Digital Natives, that young generation under the age of 20, who have known no world in which technology is not ubiquitous (if unevenly distributed across socio-economic class) are not waiting for us to figure it out. They don’t rush to get their license or to drive, because the device glued to their hand gives them instant access to every person they know in a way that a car never can. Indeed, one study shows that they would overwhelmingly support a ban on human driving as soon as it can be shown that autonomous cars are safer than human driven cars. They will not only navigate the world differently than we do, but that world itself will be quite different than the one we have known, for good and/or bad. Maybe that’s why when the topic of mentoring comes up, digital natives assume we want their help, not vice versa. Yet we are asked to educate them, which raises endless questions. For example, around what they need to know and how they need to know, important questions when they have a digital assistant like Siri or Alexa at their side and all the world’s information (and misinformation) instantly available. It is exciting as hell and scary as hell at the same time.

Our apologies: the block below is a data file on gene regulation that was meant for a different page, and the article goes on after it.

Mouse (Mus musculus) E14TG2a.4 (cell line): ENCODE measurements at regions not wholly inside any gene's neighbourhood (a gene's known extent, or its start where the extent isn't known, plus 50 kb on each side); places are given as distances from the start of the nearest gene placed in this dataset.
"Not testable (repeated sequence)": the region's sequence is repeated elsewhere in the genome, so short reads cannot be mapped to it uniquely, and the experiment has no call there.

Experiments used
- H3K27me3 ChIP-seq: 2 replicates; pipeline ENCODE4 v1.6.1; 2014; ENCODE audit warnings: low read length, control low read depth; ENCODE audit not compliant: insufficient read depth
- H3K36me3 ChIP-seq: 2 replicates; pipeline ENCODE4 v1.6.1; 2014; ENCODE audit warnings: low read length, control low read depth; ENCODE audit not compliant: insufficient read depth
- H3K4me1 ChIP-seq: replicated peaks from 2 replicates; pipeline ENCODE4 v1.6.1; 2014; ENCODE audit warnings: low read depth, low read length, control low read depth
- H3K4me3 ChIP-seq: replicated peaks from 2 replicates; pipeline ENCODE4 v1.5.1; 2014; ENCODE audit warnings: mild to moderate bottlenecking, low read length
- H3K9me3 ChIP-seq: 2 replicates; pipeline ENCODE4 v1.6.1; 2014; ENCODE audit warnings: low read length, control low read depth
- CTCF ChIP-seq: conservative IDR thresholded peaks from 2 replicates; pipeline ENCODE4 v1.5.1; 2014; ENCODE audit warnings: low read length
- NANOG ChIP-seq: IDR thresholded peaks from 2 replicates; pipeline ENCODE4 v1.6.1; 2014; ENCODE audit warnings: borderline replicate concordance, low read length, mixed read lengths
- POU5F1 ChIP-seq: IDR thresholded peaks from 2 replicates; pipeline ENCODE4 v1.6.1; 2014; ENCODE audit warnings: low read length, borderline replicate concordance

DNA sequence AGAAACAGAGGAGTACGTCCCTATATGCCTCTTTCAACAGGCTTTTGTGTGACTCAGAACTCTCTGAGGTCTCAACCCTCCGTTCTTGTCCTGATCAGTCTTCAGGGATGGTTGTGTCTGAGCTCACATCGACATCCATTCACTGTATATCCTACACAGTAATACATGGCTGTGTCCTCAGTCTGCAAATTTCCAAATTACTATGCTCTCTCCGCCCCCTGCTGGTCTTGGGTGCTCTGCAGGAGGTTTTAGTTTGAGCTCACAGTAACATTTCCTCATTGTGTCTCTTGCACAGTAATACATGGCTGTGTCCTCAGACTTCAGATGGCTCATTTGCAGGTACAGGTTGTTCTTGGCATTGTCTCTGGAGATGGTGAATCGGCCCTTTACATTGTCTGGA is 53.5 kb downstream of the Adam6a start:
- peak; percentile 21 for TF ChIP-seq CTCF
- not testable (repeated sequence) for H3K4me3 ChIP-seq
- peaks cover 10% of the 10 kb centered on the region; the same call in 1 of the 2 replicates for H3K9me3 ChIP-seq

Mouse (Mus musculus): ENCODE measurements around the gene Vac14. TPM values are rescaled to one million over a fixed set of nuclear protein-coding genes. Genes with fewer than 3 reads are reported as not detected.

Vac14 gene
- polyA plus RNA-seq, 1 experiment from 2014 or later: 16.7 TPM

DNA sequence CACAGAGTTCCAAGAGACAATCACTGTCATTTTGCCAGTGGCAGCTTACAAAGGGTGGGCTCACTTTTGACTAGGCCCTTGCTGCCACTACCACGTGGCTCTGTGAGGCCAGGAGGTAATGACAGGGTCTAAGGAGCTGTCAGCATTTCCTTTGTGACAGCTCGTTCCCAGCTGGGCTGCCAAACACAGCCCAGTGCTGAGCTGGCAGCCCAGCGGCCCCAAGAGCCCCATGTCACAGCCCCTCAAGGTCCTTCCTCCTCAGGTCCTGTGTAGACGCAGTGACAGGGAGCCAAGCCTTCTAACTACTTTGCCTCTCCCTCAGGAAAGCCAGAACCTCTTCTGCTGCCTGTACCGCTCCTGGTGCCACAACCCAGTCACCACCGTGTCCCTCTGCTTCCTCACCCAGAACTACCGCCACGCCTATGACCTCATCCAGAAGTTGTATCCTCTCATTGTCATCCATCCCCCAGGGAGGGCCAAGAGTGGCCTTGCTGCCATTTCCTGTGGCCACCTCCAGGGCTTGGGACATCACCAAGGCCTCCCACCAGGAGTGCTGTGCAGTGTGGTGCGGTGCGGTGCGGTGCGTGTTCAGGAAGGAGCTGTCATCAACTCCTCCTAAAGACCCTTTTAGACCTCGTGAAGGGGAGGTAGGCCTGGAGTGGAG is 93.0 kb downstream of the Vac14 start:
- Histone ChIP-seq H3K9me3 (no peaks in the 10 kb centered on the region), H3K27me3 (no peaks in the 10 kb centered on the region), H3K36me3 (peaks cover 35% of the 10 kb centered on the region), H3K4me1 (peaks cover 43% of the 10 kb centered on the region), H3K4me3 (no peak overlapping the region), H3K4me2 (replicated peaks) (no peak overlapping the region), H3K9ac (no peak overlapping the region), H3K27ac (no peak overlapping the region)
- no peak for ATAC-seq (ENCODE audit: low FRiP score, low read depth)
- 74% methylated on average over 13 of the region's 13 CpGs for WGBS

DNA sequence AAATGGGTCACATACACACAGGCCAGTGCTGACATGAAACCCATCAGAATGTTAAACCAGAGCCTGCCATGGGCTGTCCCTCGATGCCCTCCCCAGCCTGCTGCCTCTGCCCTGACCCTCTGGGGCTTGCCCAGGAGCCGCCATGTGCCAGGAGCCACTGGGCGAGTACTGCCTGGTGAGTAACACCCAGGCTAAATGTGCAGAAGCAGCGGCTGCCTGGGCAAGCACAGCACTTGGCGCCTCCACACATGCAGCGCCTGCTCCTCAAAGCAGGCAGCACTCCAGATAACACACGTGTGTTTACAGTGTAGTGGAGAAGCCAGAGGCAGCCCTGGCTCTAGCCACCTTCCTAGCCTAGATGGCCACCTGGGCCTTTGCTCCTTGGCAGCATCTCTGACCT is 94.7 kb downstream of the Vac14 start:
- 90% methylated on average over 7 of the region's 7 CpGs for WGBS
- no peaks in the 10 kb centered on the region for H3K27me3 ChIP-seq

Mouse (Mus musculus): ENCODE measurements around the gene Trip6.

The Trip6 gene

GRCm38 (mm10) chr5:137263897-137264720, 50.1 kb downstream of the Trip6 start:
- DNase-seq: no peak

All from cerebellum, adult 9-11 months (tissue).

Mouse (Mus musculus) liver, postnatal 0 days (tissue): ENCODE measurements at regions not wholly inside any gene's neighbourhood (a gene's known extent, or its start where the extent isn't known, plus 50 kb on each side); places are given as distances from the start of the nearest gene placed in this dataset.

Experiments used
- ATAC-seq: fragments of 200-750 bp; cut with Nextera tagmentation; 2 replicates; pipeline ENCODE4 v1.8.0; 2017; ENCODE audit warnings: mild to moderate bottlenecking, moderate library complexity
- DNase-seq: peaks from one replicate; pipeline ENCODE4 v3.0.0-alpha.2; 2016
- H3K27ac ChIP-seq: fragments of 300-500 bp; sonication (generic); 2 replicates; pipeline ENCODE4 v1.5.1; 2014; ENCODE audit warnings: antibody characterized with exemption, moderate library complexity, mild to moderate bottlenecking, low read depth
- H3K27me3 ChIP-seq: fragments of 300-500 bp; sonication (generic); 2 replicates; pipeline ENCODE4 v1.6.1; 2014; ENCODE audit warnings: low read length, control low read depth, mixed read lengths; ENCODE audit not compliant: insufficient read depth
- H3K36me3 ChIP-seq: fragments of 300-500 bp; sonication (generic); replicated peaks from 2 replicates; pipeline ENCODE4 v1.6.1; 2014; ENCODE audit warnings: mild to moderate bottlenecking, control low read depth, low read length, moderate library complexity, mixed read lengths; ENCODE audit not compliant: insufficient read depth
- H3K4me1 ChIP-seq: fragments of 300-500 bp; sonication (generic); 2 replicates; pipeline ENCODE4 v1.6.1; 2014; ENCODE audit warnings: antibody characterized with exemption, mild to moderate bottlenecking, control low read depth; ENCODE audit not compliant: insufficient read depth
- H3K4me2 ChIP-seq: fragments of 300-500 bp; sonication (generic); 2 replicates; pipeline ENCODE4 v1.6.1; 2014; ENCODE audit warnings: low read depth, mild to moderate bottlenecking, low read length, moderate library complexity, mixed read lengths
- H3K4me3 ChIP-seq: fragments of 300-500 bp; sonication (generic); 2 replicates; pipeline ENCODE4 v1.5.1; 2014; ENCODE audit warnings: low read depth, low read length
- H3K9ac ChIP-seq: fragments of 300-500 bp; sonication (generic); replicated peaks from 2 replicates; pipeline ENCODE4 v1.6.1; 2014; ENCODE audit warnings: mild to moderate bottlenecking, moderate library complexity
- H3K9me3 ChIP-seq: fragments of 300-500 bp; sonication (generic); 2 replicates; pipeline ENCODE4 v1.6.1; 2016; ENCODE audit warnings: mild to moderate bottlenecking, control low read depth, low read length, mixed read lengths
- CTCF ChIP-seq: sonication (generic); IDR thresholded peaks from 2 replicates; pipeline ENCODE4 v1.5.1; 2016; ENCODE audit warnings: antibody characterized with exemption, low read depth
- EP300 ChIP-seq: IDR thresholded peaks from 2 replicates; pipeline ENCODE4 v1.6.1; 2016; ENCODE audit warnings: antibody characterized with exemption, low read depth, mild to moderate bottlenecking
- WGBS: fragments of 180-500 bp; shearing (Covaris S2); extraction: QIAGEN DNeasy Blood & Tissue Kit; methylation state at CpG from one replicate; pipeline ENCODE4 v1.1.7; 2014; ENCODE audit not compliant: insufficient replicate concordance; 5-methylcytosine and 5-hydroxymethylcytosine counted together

I’ve sent to our Trustees a copy of Jean Twenge’s new book, iGen: Why Today’s Super-Connected Kids Are Growing Up Less Rebellious, More Tolerant, Less Happy – And Completely Unprepared For Adulthood. We need to understand the new wave of technology that is washing over society and education, but we need to think ever harder about its implications for the students who will be in our class. They will never log on with us, because they are never logged off. Their world is a hybrid one that blends realities – physical and digital, increasingly seamless and powerful and mysterious to us still. While a technology driven world valorizes those who code, we never needed more our ethicists, philosophers, psychologists, sociologists, and others who inhabit the Arts and Sciences.

Bob Johansen, a Senior Fellow at IFTF, says the new world in which we are entering has enormous potential for good and enormous potential for bad and the difference will be ambitious, super-connected young people who have hope versus ambitious, super-connected young people who are hopeless. Whether we are educating a recent high school graduate with her whole world ahead of her and her dreams unsullied, a working father trying to take better care of his family, or a refugee languishing in a camp and waiting for the chance to return home, we are in the business of hope. That’s why our efforts to understand the new technologies and the new learners is so important.